Edited by: Keri Stooksbury
- How To Save for College
- How To Pay for College
- Getting College Scholarships and Grants
- Don’t Forget About Your Credit Score
- Additional Resources
- Final Thoughts
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College can be one of the busiest times of your life. You have to juggle multiple classes, living on your own, and maintaining a social life, all while trying to make big life decisions.
But there is one thing you may not have put a lot of thought into yet: your finances. Your overall financial well-being includes many things, such as saving for college, paying for college, finding scholarships and loans, and even developing and improving your credit score. All of these factors will have an impact on your everyday life and your financial future, even if you’re not aware of it.
It’s important that you understand what resources are available to you to help you get through your college experience with a head start on your finances!
How To Save for College
Saving for college can seem overwhelming — there are so many options out there and it’s also probably the biggest expense you’ll have faced so far in your life. So whether or not you’ve had some help getting started, here are a few tips on how to save for college.
When To Start Saving for College
Ideally, the best time to start saving for college is when you are born. Thanks to something called compound interest, periodic investments have the opportunity to earn interest over 18 years — making it much easier to reach your savings goals.
Unfortunately, not all of us have parents that were thinking that far ahead and we might be starting late when it comes to saving. In that case, the best time to start saving is now. While the compounding interest won’t be as beneficial, every bit helps.
How Much To Save for College Each Month
There are a few things that factor into how much you’ll need to save for college each month:
1. Total Amount You Need To Save
Are you planning on attending an expensive Ivy League university or will you go to your local community college? Do you qualify for in-state or out-of-state tuition? Are you planning on taking out a student loan or do you want to be able to get through college debt-free? Do you qualify for any scholarships or grants?
All of this will factor in when determining the total amount you’ll need to save.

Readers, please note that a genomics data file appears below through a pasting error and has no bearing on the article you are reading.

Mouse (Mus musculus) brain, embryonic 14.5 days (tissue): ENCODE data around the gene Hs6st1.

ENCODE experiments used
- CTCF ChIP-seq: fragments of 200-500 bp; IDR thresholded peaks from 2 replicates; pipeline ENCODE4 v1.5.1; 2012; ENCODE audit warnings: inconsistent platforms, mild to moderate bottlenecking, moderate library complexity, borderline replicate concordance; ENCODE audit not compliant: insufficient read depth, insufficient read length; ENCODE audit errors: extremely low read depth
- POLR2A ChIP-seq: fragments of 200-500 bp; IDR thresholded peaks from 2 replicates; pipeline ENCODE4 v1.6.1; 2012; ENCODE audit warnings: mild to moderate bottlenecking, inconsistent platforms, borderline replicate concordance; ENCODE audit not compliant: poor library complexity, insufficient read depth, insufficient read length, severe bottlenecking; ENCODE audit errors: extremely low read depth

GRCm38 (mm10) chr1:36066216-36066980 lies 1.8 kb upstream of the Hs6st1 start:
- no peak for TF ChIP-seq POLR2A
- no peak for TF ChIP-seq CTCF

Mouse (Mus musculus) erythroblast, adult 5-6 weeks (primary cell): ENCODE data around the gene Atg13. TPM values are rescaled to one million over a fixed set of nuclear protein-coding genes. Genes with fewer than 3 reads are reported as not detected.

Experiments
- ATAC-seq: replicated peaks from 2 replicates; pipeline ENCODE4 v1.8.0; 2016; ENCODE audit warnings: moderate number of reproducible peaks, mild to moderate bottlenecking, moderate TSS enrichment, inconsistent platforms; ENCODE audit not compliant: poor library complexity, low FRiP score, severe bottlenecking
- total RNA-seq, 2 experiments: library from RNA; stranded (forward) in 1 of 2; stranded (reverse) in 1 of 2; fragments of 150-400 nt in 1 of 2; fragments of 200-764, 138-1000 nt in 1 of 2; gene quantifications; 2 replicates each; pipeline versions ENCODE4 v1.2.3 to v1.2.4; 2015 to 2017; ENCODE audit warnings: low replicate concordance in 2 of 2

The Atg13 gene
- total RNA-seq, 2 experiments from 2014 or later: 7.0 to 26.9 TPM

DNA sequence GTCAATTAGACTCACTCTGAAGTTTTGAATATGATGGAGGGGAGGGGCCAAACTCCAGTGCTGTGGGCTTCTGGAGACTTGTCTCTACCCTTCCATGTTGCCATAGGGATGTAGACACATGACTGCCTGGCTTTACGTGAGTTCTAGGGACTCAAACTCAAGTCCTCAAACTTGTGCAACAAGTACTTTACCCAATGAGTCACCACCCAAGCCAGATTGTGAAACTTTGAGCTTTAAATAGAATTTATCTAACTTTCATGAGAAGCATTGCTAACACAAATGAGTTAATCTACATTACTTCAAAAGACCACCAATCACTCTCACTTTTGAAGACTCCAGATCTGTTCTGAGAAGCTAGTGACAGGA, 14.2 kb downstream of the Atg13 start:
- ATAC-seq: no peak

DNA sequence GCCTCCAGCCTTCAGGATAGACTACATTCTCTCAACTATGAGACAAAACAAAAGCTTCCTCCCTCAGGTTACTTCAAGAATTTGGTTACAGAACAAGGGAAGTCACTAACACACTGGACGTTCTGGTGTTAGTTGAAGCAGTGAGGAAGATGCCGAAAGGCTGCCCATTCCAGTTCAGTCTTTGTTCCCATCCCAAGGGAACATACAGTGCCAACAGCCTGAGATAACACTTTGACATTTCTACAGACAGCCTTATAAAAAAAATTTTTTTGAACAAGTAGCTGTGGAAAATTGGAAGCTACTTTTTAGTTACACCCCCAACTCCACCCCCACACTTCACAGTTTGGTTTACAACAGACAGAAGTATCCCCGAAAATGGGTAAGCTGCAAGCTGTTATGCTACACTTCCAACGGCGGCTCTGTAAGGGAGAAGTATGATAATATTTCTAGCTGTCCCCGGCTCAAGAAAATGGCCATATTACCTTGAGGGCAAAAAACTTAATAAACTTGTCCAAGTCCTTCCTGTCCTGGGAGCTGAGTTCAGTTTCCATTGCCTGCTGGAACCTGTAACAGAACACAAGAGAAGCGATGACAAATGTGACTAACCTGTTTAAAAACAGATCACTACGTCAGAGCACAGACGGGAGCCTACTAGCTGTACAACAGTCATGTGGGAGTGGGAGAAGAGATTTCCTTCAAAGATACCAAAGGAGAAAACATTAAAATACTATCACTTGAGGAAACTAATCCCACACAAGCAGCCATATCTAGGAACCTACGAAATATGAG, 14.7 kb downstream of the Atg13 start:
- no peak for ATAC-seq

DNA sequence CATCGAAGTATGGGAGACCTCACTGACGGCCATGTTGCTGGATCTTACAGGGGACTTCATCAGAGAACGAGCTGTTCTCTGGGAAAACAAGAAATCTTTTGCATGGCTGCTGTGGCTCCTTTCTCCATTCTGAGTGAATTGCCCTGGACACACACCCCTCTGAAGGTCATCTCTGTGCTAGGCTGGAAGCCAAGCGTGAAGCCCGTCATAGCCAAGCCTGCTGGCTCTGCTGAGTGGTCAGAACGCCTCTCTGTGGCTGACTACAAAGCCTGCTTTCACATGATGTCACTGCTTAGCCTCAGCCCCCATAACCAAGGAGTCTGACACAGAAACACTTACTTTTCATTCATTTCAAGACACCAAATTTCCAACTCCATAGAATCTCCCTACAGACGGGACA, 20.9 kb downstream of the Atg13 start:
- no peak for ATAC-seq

2. When You Start Saving
The later you start saving for college, the more you’ll need to save each month.
On the other hand, if you start saving early, don’t forget about inflation! According to SavingForCollege.com, “The cost of a college education roughly triples over any 17-year period from birth to college enrollment.”
3. Projected Earnings
Depending on the way you save your money, the interest you earn will vary. We’ll go through the different saving options below.
Hot Tip: Here’s a great college savings calculator tool to get you started with your estimations.
Different Types of College Savings Accounts
There are many ways to save for college. Here are some of the most common:
1. 529 Plan
529s might be the most traditional way to save for college. This is because 529 accounts offer the potential for tax-free growth and you can make withdrawals tax-free (federal and possibly state and/or local) if used for qualified K-12 and higher education expenses. Also, most 529 plans have a lifetime contribution limit of $350,000+ (depending on your state), giving you a ton of options on when you can invest!
Also, the accounts are treated as your parents’ assets and don’t have to be reported on the Free Application for Federal Student Aid (FAFSA) and thus won’t affect your potential for financial aid when the funds are withdrawn to pay for college.
Most often you’ll hear about the 529 savings plan, but there is also another option called the 529 prepaid tuition plan. This plan allows you to prepay future college costs today —typically by semester or “unit.” On the downside, there are limited options when it comes to which states have this option (and which are accepting new applicants).
2. Coverdell Education Savings Account (ESA)
Similar to a 529 Plan, a Coverdell ESA is also a tax-free method to pay for qualified K-12 expenses as well as higher education expenses. The main difference is in the amount you can contribute annually, which is only $2,000, and income limits also apply.
You’ll also find that any potential financial aid won’t be impacted by a withdrawal from your Coverdell ESA.
3. Traditional Savings Accounts
Whether you put your funds in an actual savings account at a bank, a mutual fund, or into a Roth IRA, there are many “traditional” savings methods to save for college. On the plus side, there is no limit to the amount you can save AND there are unlimited investment options.
On the downside, there are no tax advantages, so you will both pay income tax and capital gains on the amount earned in these accounts.
Hot Tip: The normal 10% early withdrawal penalty on earnings from a Roth IRA is waived when the funds are spent on qualified higher education expenses.
4. UGMA and UTMA accounts